I bought dimension lumber from the local hardware store, two-by-fours for the posts, struts, and rails, two-by-sixes for the bunks, plywood for the platforms for the mattresses. Since I really don’t know that much about constructing things out of wood, I bought what I thought I needed: nails, carriage bolts, glue. With it all in a pile in the basement, I started sawing, nailing, and screwing.
What I made was probably the sturdiest bunk bed in this part of the city. I used nails for most of the construction and carriage bolts for where the two-by-six foundations for the mattress platforms intersected with the posts. I painted it all. Virginia used acrylics to paint deserts scenes and cowboy images on part of the bed. I built it in two halves, the bottom and the top. I even drilled the posts of the bed so short metal dowels would hold one bunk on top of the other.
When it was completed, my good friends Rob and Ken came over to help me carry it up from the basement and assemble it in the room. The bottom bunk was no problem. It slipped into the room without a problem and we were proud of ourselves. The top bunk, however, took some serious effort. It had stout rails attached to the sides.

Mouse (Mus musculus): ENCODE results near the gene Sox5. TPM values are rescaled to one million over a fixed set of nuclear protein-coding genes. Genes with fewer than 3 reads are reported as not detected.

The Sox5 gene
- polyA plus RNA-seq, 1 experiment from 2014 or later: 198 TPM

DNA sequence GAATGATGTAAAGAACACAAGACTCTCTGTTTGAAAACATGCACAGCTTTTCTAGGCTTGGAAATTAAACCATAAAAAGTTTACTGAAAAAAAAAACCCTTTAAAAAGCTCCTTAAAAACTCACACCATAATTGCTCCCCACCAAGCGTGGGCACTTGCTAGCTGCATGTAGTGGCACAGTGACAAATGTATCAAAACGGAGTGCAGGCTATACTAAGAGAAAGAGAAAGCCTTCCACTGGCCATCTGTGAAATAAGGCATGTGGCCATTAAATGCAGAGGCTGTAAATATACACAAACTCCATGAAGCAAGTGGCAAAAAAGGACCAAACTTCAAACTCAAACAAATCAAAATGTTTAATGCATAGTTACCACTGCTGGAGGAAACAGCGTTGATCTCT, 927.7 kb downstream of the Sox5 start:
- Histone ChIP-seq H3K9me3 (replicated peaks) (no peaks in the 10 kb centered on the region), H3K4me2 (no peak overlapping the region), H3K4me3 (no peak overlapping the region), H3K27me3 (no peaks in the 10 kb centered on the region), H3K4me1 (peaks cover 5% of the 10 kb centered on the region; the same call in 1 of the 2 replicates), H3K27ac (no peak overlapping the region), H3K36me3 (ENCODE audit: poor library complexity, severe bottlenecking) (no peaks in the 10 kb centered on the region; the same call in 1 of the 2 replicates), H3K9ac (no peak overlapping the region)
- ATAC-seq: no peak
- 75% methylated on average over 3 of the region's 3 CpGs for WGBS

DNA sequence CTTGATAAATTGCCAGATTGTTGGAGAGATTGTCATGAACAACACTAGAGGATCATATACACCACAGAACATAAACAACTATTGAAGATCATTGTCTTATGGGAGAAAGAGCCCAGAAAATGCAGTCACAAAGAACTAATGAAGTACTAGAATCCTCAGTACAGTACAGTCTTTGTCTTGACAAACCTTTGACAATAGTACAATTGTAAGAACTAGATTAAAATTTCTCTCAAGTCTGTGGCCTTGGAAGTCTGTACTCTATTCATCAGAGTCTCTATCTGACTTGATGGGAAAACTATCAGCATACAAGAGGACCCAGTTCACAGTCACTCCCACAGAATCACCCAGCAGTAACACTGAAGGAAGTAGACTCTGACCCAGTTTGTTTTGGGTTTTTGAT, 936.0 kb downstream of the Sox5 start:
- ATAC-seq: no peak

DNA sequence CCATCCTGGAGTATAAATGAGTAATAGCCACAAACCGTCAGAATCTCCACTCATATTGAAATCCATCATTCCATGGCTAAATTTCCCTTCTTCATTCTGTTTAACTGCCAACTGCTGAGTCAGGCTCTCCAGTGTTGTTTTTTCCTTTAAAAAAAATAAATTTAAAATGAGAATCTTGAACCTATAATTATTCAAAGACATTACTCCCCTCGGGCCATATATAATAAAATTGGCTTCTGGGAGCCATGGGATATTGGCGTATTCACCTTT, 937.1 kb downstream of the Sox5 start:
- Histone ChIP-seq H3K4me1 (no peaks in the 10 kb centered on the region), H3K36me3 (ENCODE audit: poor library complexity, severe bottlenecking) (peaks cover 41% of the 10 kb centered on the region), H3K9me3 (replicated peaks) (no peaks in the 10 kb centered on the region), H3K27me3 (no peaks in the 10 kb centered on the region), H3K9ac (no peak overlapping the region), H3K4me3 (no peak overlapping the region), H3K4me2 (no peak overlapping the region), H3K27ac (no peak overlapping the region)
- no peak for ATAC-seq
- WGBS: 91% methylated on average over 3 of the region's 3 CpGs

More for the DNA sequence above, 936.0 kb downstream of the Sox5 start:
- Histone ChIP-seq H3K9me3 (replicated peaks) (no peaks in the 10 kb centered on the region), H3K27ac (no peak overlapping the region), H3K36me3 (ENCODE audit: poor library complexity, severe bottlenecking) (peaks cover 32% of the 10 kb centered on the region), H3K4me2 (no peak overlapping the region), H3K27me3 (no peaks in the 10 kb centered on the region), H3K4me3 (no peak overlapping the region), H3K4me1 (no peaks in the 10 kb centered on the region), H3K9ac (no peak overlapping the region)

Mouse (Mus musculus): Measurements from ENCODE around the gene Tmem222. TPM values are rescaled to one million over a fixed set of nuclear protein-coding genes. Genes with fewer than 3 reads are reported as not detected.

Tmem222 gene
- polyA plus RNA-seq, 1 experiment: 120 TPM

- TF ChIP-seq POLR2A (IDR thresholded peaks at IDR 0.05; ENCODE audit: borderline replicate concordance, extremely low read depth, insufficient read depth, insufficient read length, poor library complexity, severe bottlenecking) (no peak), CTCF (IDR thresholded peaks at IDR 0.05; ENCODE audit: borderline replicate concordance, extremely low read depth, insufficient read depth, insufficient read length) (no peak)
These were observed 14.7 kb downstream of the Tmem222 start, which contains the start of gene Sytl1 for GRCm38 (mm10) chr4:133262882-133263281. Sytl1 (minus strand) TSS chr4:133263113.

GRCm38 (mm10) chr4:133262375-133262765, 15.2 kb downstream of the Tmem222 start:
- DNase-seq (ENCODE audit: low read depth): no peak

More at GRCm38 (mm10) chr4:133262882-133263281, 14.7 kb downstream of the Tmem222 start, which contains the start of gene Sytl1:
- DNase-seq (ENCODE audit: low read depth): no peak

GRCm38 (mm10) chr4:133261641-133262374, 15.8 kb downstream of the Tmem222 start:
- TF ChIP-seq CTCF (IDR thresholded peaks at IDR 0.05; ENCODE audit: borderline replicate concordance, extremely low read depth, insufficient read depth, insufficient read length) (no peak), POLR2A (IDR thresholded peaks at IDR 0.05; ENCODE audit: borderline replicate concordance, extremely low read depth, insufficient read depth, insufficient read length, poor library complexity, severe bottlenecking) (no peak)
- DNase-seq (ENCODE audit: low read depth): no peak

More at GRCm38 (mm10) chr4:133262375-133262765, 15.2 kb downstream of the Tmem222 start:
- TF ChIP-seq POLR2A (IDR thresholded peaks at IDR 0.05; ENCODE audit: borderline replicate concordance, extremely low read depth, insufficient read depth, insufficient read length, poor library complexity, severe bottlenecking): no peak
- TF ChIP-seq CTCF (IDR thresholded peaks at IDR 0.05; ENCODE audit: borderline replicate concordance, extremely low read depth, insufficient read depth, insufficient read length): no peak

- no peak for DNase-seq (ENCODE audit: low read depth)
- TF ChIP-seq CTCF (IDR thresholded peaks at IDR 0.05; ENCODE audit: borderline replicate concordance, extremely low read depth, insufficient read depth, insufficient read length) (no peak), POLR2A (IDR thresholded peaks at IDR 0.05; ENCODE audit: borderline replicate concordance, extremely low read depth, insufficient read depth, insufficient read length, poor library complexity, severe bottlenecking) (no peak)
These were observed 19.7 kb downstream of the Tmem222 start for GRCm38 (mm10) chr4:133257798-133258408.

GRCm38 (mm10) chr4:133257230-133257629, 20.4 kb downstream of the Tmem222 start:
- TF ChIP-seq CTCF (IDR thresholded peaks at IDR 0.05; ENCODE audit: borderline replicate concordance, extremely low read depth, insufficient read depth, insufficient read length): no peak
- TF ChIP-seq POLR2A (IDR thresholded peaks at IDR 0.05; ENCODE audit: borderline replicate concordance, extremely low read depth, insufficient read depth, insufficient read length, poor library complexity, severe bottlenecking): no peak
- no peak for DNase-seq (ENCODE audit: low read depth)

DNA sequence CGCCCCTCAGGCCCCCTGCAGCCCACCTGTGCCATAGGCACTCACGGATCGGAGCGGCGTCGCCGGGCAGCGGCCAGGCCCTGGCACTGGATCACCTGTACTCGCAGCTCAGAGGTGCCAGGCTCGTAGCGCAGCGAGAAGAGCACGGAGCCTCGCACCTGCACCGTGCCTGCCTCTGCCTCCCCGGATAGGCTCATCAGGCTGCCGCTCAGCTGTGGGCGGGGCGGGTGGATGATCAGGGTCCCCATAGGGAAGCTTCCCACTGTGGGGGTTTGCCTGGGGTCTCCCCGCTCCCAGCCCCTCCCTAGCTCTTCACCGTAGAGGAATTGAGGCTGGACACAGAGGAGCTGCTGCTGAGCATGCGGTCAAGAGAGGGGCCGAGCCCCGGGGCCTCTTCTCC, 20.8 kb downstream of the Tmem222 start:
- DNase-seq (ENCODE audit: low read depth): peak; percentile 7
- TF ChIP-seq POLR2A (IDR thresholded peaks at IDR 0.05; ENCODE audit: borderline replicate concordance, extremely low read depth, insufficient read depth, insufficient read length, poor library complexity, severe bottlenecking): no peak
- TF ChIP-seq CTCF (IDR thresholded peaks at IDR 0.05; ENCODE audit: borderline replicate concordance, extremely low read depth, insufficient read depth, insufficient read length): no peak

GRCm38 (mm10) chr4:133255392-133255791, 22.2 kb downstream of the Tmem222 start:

I have a good sense of space. I hauled furniture into and out of offices, houses, and hotel rooms for two years. Edging things in and around corners gave me good practice in fitting just about anything through a door—without scratching the furniture or the door jambs.
Ken, Rob, and I laid the top bunk on its side in the narrow hallway leading to the bedrooms in the house. I did not, in fact, would not disassemble what I had put together and painted so carefully. I knew it would fit. We jiggled, scooted, and lifted. We pulled the head of the thing in and out of the door many times.
It won’t fit, they said. I insisted it would fit, goddammit. Just let’s try again. Rob and Ken were champs. They put up with my obsession. It will fit. It will fit.
And it did. The bed squirted through the door on what we considered our last effort before I’d have to get a hammer and start thinking things apart. It fit. Exactly. There was no tolerance, not a fraction of an inch.
We flew to Reno to pick Nick up and bring him home. It was January 1, 2007. We had a week of meetings with more psychologists and social workers. We met with officials from the Nevada Division of Child and Family Services. We ferried from office to office, sometimes three times a day.